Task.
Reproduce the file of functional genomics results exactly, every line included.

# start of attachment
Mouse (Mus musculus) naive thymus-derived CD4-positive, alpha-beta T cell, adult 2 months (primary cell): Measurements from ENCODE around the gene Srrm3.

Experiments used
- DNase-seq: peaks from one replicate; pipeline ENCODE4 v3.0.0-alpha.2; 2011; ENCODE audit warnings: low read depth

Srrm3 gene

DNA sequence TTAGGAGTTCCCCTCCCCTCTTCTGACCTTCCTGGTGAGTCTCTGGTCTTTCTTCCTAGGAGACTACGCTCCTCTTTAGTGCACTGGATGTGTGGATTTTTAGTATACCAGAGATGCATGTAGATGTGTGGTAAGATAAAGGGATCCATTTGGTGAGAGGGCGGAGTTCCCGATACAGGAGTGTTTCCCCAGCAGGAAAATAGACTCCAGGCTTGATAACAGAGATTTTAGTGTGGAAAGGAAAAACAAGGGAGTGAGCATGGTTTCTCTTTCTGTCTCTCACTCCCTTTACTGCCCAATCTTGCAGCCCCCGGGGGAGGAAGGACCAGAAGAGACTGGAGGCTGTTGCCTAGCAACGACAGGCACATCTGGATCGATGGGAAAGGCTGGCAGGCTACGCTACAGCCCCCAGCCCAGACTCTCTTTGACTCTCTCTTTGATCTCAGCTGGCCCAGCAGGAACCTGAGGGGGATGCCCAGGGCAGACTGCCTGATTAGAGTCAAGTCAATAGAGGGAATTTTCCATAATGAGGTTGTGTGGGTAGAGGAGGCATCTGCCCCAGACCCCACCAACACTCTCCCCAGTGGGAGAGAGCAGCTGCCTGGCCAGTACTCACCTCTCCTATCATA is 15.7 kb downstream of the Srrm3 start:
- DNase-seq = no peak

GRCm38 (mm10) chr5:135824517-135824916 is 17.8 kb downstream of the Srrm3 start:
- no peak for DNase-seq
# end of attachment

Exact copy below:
Mouse (Mus musculus) naive thymus-derived CD4-positive, alpha-beta T cell, adult 2 months (primary cell): Measurements from ENCODE around the gene Srrm3.

Experiments used
- DNase-seq: peaks from one replicate; pipeline ENCODE4 v3.0.0-alpha.2; 2011; ENCODE audit warnings: low read depth

Srrm3 gene

DNA sequence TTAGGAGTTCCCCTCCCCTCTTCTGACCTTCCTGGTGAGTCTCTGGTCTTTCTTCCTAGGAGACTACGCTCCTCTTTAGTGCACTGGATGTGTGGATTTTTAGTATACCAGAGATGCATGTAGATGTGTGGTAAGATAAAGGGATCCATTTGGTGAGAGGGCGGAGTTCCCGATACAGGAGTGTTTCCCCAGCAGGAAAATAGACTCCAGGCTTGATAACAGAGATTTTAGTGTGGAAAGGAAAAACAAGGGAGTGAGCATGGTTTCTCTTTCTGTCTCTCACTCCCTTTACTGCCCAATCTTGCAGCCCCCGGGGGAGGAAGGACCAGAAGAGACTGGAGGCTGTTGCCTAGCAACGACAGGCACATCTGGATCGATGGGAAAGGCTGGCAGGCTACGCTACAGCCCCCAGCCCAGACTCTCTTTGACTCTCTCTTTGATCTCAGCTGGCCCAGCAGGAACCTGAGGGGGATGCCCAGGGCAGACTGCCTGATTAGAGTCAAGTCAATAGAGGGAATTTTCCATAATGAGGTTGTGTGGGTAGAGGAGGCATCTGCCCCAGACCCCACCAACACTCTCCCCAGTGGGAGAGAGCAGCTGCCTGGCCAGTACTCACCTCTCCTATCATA is 15.7 kb downstream of the Srrm3 start:
- DNase-seq = no peak

GRCm38 (mm10) chr5:135824517-135824916 is 17.8 kb downstream of the Srrm3 start:
- no peak for DNase-seq